THE SONS OF SAINTLY WOMEN by Bernard Packer

THE SONS OF SAINTLY WOMEN

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KIRKUS REVIEW

The life and loves of Jack Ritter, an undergrad at UCLA in the Fifties who's subject to fits of existential ache and wanderlust--but mostly of just plain lust. First there's good-girl Nancy, an ex-nurse with whom Jack is literally thrown together during a vacation-week Acapulco earthquake. Nancy is sexy--but only willing to go to the Fifties limits (unremovable girdles play a large part in Jack's life). Simultaneous with her, though, is Sherri, who's far more sexually available--but Jack must pay the price of putting up with her brilliant yet very taxing neuroticism. Later will also come Nina the tease--plus Jill, the hard-boiled waitress/hooker with a daughter who's going blind. But, oddly, for all Ritter's amorous busyness, the best scene here has nothing to do with sex: Jack, with best-pal Calvin, waiters at a catered Jewish-Swedish wedding in Los Angeles--a raucous, disaster-prone event that Packer (Caro, The Second Death of Samuel Auer) lets fly in a fizzy, ever-escalating manner. This uncharacteristic sequence, in fact, makes you wish that the rest of the book had more of these endearing high spirits. For the most part, unfortunately, it's a routine, memoir-like serving of sexual ping-pong--with a smart-alecky tone that becomes increasingly unlikable.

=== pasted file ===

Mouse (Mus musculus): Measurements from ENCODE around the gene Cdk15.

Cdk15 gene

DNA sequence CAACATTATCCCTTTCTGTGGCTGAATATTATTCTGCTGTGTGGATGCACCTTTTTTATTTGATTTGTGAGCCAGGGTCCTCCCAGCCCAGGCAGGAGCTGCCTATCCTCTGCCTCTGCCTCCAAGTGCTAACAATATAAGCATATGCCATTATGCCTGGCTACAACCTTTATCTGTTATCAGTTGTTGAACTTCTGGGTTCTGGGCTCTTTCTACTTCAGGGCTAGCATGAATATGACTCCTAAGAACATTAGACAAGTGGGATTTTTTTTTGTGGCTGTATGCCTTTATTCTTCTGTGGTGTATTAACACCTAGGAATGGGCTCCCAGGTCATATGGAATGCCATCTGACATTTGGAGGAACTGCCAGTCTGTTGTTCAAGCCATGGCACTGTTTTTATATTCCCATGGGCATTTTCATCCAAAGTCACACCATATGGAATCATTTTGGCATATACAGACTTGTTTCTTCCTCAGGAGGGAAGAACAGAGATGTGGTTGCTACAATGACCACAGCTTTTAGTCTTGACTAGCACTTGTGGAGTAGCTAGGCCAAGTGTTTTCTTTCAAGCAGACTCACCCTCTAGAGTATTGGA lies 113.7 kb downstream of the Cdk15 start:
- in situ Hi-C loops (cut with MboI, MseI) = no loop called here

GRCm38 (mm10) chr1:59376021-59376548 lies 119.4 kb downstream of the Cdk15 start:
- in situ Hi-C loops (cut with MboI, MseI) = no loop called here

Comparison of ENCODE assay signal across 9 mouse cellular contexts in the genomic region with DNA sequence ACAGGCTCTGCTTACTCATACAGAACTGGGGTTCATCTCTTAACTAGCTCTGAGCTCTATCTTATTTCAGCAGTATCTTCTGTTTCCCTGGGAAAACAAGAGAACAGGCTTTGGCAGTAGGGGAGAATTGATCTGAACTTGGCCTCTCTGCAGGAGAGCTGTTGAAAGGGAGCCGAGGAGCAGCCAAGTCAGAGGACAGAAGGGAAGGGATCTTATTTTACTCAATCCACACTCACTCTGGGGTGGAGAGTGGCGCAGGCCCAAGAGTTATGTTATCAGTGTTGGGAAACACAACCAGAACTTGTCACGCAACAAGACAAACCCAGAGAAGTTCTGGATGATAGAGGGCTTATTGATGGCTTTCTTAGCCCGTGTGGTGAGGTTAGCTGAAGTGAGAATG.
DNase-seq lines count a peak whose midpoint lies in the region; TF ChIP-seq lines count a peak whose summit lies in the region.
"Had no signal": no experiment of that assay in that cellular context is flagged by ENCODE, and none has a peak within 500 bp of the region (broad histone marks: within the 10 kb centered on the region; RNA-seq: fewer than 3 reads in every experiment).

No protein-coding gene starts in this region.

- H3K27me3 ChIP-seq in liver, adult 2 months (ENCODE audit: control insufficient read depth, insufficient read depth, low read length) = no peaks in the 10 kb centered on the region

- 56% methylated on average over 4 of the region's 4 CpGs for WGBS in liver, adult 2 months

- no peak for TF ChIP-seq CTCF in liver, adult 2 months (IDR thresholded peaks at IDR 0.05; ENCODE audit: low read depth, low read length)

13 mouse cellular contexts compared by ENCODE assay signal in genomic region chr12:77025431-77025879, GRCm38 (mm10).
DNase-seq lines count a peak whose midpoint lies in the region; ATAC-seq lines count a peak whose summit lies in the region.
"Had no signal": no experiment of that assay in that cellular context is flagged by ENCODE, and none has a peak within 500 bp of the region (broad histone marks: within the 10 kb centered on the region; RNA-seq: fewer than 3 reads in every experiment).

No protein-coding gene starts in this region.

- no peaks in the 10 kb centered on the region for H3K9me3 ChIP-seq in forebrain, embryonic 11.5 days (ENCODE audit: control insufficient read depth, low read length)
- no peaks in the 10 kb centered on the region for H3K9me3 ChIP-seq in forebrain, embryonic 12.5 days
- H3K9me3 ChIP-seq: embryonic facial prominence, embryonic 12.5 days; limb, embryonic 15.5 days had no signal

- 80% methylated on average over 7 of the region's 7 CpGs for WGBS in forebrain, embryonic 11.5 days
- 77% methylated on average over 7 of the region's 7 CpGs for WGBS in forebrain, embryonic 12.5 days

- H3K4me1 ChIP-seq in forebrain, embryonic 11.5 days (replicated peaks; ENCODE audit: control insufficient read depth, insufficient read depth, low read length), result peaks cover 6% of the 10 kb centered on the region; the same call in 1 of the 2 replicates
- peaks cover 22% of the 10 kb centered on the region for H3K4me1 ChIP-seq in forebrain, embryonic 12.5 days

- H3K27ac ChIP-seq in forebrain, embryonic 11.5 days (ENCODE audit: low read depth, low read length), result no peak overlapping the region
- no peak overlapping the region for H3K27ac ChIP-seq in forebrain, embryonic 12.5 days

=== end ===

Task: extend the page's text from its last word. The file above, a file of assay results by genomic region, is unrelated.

Pub Date: Nov. 23rd, 1981
Publisher: Atheneum